I was raised in a home full of mechanics.
My grandfather, Les, was a tractor mechanic for Massey-Ferguson for 20+ years as well as a full time farmer.
I used to think we were rich (quite the opposite in fact) when I was little because we had so many tractors, combines, cars and machinery on the farm.
Little did I know that grandpa actually had a standing offer on every broken down machine that came into the dealership – $15. It didn’t matter if it ran or not, grandpa knew it had parts on it that he could use. The farm machinery graveyard right behind grandpa’s house was my playground.
My dad and two uncles were also mechanics and there was a Schindler Auto Body shop on the farm as well.
In kindergarten, I knew the difference between a 9/16 socket, 5/8 wrench and a pair of vice grips. I drained oil and aired tires. I sanded fenders. I sorted and matched leftover nuts and bolts. Every day I swept the shop to earn a Dr. Pepper bottle from the frig.
I also learned that mechanics fix things. That’s how you measure their value.
So to me, a marketing mechanic is different than a consultant.
Consultants can help you figure out the problem. Consultants can give you advice.
But if you want the problem really fixed, the consultant will tell you what mechanic to call but they aren’t going to get their hands dirty. They need to go consult on another job.
So you end up calling the mechanic and he comes out. He sometimes verifies that what the consultant said was correct (sometimes the consultants don’t get it right) and then fixes it. Right there, right then.
You thank him for his time and then you hold on to his number. Why, because you’ll call him first next time – what do you need a consultant for.
Everyone knows that it’s hard to find a good mechanic. When people find one, they are loyal to that mechanic. It’s easy to find a consultant.
So you can call me a marketing consultant if you want to because the industry doesn’t use a term like marketing mechanic. But I’m more than just a consultant.
I ran across this post on five skills every auto mechanic should have. I think it works brilliantly on why I would prefer to be called a marketing mechanic than consultant.
1. Diagnostic Abilities:
Mechanics understand that they need to pinpoint where the problem is. They don’t replace the entire engine – they use the right diagnostic tools to analyze the engine and replace only the part that is broken. Much like that, I’m not going to come in and have you replace all of your communications if just your email marketing is broken. Good mechanics diagnose quickly and get you back on the road to success.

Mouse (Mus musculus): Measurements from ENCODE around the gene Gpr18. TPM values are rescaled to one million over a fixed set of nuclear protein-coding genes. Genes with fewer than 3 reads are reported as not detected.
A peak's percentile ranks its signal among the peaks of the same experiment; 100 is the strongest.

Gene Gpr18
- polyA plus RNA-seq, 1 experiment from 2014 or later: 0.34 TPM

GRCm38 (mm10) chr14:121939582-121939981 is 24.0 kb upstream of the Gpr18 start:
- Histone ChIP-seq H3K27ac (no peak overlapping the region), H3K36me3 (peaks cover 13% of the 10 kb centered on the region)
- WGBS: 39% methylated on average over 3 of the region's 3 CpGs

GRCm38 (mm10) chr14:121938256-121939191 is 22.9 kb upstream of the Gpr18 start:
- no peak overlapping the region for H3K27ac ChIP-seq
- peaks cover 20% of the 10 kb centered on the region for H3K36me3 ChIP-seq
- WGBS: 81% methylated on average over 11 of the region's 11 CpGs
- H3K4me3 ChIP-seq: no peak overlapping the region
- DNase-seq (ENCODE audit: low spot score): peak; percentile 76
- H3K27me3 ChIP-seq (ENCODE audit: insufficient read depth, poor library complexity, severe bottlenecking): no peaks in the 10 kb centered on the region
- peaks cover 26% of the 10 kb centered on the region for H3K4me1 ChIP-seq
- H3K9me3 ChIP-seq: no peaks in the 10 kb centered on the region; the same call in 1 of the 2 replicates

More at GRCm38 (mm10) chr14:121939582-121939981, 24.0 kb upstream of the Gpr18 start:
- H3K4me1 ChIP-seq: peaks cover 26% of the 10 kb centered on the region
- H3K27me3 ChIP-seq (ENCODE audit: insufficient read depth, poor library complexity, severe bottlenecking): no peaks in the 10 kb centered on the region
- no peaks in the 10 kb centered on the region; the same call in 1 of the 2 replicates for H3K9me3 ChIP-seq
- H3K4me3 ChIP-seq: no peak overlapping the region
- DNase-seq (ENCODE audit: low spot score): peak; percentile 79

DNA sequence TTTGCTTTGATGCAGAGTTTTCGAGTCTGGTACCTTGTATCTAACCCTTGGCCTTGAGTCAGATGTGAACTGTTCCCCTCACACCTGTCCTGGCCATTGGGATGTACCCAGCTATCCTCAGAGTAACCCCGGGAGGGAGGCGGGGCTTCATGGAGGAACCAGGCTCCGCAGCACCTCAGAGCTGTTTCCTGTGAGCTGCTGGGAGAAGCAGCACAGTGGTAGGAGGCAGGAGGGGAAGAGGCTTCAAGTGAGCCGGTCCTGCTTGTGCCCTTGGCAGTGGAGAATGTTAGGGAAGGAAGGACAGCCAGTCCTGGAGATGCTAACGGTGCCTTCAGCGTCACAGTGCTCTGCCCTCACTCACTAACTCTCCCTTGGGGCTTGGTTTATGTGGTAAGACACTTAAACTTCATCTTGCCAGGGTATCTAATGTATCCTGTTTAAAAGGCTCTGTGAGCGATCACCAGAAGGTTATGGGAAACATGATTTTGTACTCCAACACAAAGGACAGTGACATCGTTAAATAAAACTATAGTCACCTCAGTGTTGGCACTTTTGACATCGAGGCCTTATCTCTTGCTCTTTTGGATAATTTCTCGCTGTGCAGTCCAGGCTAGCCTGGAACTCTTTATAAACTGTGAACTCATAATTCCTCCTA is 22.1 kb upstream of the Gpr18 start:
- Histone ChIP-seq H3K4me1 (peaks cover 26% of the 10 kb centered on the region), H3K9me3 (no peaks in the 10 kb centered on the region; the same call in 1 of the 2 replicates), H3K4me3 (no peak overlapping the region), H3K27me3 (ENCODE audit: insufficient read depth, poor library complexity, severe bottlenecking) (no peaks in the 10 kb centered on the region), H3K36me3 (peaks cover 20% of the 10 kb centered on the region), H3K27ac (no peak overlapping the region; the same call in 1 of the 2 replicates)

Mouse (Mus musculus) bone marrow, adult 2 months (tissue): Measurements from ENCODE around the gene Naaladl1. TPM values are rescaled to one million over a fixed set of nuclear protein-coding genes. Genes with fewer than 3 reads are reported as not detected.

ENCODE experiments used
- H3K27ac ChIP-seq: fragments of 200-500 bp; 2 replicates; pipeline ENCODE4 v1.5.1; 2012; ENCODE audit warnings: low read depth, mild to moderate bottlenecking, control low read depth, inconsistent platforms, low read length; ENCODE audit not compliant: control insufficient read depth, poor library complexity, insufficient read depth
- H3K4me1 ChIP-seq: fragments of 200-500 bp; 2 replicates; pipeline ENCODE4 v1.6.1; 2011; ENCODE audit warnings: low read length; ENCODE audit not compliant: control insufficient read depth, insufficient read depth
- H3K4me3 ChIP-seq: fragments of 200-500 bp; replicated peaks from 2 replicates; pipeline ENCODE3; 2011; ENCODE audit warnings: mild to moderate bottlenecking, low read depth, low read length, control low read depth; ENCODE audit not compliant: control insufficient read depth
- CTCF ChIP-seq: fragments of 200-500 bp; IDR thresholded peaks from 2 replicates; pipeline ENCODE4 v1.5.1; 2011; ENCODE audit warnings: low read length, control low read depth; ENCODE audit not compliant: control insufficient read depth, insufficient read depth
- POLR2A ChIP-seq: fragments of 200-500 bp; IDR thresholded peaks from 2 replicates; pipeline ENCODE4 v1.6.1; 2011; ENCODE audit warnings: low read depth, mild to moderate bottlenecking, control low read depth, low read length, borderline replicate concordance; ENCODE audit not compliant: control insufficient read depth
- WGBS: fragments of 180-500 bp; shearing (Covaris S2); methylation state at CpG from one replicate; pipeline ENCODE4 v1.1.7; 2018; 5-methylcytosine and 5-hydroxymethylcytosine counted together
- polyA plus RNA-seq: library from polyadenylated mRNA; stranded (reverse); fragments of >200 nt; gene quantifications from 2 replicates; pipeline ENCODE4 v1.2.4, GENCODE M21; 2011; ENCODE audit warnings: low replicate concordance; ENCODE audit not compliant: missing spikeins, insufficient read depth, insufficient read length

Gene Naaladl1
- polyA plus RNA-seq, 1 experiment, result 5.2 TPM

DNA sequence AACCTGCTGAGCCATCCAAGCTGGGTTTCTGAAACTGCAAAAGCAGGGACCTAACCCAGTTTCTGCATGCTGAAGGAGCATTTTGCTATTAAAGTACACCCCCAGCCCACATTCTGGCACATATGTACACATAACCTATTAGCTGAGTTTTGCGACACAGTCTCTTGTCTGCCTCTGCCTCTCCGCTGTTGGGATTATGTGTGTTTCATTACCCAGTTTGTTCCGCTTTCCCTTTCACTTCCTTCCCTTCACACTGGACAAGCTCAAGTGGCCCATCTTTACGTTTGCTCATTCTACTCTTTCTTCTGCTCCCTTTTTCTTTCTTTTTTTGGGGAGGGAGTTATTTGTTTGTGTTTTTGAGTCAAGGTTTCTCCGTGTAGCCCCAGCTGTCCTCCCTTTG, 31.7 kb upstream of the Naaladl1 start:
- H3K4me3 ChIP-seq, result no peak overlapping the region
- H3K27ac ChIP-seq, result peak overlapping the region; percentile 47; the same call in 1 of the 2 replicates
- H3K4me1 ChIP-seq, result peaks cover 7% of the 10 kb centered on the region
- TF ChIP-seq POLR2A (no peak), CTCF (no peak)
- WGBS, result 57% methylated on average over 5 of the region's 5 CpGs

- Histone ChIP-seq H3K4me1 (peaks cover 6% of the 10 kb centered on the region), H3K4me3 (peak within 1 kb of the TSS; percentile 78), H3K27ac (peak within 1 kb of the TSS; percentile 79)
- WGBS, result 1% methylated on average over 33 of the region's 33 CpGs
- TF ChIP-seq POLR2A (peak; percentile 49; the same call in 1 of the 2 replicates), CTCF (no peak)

2. An array of integrated skills
Here they talk about understanding the entire car such as the electrical system, fuel system and the air conditioning system. Same here with a marketing mechanic. You need to be able to understand how the marketing communications system is working internally (like the social media team process and the direct mail system process – how are they connected). But you also need to be able to see the entire organization’s culture – how is marketing communications integrating with operations? If the systems are broken, the tactics will fail.
3. The Ability to Stay Prepared
I love how they say “the days of the uneducated grease monkey are over.” How true this is with marketing communications today. The entire world of communications has been transformed by digital and social media. You need someone who is staying on top of the latest technologies and how they can help or hurt your current marketing efforts. Just read my blog and you’ll see what I’m currently looking into and working on.
4. The Ability to Teach Others
I was stunned when I read this because it’s exactly how I feel about mechanics – I just didn’t think that mechanics actually acknowledge that they need to excellent teachers. And good mechanics are great teachers. Great mechanics show others what they learned and why it’s important. I teach and train others all the time on marketing communications and you need someone who is not only going to fix the problem but also show you how they fixed it so you don’t make the same mistake in the future.
5. Career Longevity
I’m a career marketer – granted I didn’t go to school to be a marketer in the traditional fashion (I have an English degree not a marketing degree) but I’ve been fascinated by marketing and communications, reading and writing, creating content for as long as I can remember. This lifelong passion benefits you because I’ve had my fill of mistakes and I can show you exactly how I wouldn’t make them again (I loved Flash early in my career – ouch).
So if you are interested in learning more from a marketing mechanic, then give me a call or email. But if you are interested in having a consultant tell you to call me to fix it, well I’m sure that can be arranged as well.
What do you think about the differences between a marketing mechanic and a marketing consultant?